It is no surprise that talking to a noder on the phone would be more challenging, since there is one less barrier behind which you can hide those awkward things that make you who you are. You may not know what to say or what to talk about and silence on the screen is easier to deal with. On the screen, you can disappear when you are silent; it's not as brash. But I still think it's not beyond our ability as noders. I've wished one noder happy birthday by calling him on his home number's answering machine (a number he gave me when he left a message on my Canbox) and he was happy to get it. Now, if he wasn't seeing someone and I wasn't seeing someone, it may have been more awkward, but since we are, it wasn't. As long as what you're calling for is simply to talk and possibly make a friend or whatever you want to call it, then go for it.

Perhaps like some of you, I am a kind of loner; I spend most of my time alone, writing. I have friends but they are few and I am content to have them. And I am always open to talking to people but not because I want to get anything from them. I am slowly learning the value of just being able to communicate with others in all the ways people do communicate. I am surprised, when I get on IRC, that people actually want to talk to me or ask me my opinion, and that when I speak, they speak back. Amid all the geek speak that is truly over my head (and I am content that it remains up there, honestly), there are a few people there looking to just talk, to exchange ideas about even the most mundane daily life dribblings, and yet it's worth checking in on. It's worth hearing it sometimes.

I'm not going to tell you which introductions work best. You're all grown ups in some fashion and can handle that on your own. Just don't fear something as simple as a phone call. Don't be afraid to talk, if the opportunity presents itself. Even if you don't say much, it all just starts with words.


"I'm not picking you up."






I lift the handset off the hook, and gingerly hold it to my head. The crunchy texture of the old scrambled phones is gone, replaced with the clinical silence of an encrypted line.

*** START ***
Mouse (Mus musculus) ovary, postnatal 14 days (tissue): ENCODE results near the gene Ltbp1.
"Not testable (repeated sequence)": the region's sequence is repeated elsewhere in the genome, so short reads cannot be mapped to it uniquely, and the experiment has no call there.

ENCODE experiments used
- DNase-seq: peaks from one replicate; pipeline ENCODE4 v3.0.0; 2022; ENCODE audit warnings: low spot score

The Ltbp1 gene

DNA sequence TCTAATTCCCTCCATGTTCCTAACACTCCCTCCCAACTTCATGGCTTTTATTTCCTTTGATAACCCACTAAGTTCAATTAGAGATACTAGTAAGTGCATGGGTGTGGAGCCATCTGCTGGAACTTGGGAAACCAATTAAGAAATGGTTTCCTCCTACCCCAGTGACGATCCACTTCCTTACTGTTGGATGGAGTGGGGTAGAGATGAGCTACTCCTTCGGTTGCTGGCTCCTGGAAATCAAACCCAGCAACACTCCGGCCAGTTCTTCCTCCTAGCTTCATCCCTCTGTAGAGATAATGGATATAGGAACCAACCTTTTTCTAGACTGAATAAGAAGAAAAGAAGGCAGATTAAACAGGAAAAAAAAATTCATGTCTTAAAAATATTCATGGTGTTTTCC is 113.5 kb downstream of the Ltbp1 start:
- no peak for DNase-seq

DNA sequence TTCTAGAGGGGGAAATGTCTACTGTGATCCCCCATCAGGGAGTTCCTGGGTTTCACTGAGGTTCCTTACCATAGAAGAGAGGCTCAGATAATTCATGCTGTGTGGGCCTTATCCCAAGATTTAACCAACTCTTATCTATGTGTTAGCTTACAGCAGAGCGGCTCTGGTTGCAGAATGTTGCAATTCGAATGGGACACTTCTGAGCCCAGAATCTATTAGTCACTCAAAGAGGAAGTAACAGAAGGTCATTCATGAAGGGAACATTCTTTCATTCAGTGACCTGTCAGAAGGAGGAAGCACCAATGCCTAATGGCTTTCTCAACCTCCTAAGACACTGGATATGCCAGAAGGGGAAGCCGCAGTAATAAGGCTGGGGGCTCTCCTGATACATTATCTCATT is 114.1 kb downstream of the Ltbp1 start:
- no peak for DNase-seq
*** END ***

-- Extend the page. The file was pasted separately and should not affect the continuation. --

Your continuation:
If the man at the other end is breathing, there's certainly no audible evidence. He doesn't say anything, because he thinks he's the cleverest motherfucker since Mitnick, and I don't say anything out of a rote rebellion to being the first person to speak.

I break the silence first, of course. Just being on the other end of a ipsec tunnel from this guy gives me the creeps. If I'm a serial killer, then he's a genocidist. The Joeseph Stalin to my Charles Manson.


"We've got a writeup for you to delete."

"They're people."

"All for the greater good. You should know that, by now."


"Four times the usual pay."


"Make it eight times." He sounds amused.


"Someone's going to figure out where all that money is going, eventually."

"He's a reasonable man. What's a few billion compared to securing the future of America?"

He rattles off the details, and I write them down on the cheap hotel notepad, then hang up on the bastard. As I tear off the top page, I notice that I wrote hard enough to tear through the paper, the result of a combination of self-loathing and machine augmented strength.

I play the zippo's flame along the edge of the pad, and leave it burning in the bathroom sink.